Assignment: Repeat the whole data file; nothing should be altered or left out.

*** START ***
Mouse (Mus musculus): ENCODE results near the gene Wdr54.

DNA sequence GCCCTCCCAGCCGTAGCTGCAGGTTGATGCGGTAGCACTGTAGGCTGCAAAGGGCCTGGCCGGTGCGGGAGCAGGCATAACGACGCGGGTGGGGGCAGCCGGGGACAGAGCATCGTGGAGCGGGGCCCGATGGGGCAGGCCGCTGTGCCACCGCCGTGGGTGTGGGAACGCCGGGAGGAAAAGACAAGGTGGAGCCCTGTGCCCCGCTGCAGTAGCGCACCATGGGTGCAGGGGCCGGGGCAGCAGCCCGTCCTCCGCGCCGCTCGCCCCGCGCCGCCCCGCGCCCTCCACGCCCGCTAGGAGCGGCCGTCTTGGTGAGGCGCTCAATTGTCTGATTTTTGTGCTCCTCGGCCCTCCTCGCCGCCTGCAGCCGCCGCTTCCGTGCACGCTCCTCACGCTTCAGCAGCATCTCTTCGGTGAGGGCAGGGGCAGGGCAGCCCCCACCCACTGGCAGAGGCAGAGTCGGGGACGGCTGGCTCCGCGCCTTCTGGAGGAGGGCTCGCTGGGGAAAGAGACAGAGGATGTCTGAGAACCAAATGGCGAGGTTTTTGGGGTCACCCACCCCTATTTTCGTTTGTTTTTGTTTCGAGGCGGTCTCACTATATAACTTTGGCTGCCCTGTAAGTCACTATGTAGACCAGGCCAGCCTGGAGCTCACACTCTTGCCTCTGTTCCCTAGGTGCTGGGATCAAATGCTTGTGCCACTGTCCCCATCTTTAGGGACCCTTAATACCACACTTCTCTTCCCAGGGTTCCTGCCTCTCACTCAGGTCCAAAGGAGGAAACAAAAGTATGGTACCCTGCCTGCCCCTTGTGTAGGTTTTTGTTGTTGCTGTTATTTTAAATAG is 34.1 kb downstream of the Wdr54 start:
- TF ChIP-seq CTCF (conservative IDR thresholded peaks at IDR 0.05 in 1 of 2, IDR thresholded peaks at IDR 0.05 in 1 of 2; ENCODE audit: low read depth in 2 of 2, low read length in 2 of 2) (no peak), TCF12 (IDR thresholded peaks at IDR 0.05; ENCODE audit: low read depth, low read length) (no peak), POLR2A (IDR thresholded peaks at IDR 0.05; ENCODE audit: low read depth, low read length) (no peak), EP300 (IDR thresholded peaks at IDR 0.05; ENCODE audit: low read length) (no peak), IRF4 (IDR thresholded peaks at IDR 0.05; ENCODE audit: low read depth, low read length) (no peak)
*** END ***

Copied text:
Mouse (Mus musculus): ENCODE results near the gene Wdr54.

DNA sequence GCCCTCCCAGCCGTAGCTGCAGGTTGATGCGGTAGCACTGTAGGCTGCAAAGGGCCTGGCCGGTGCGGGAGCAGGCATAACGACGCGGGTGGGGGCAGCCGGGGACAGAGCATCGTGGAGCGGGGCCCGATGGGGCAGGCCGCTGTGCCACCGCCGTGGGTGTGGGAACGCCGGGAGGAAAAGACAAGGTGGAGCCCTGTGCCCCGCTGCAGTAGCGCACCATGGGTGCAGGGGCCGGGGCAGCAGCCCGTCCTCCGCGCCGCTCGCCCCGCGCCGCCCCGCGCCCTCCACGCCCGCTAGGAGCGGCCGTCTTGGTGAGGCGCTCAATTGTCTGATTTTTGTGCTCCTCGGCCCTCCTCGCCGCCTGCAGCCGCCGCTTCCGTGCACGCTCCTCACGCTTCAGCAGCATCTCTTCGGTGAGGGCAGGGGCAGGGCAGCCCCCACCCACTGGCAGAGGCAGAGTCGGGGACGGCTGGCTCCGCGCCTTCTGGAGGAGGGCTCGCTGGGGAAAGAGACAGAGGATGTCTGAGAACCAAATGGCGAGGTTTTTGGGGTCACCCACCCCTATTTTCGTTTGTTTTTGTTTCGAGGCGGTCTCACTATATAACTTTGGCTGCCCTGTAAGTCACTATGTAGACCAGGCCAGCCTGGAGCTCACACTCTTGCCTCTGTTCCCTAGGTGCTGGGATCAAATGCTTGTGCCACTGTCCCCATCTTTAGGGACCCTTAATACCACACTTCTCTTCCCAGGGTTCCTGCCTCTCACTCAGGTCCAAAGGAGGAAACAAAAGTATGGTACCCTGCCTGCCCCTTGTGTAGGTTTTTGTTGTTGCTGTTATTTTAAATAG is 34.1 kb downstream of the Wdr54 start:
- TF ChIP-seq CTCF (conservative IDR thresholded peaks at IDR 0.05 in 1 of 2, IDR thresholded peaks at IDR 0.05 in 1 of 2; ENCODE audit: low read depth in 2 of 2, low read length in 2 of 2) (no peak), TCF12 (IDR thresholded peaks at IDR 0.05; ENCODE audit: low read depth, low read length) (no peak), POLR2A (IDR thresholded peaks at IDR 0.05; ENCODE audit: low read depth, low read length) (no peak), EP300 (IDR thresholded peaks at IDR 0.05; ENCODE audit: low read length) (no peak), IRF4 (IDR thresholded peaks at IDR 0.05; ENCODE audit: low read depth, low read length) (no peak)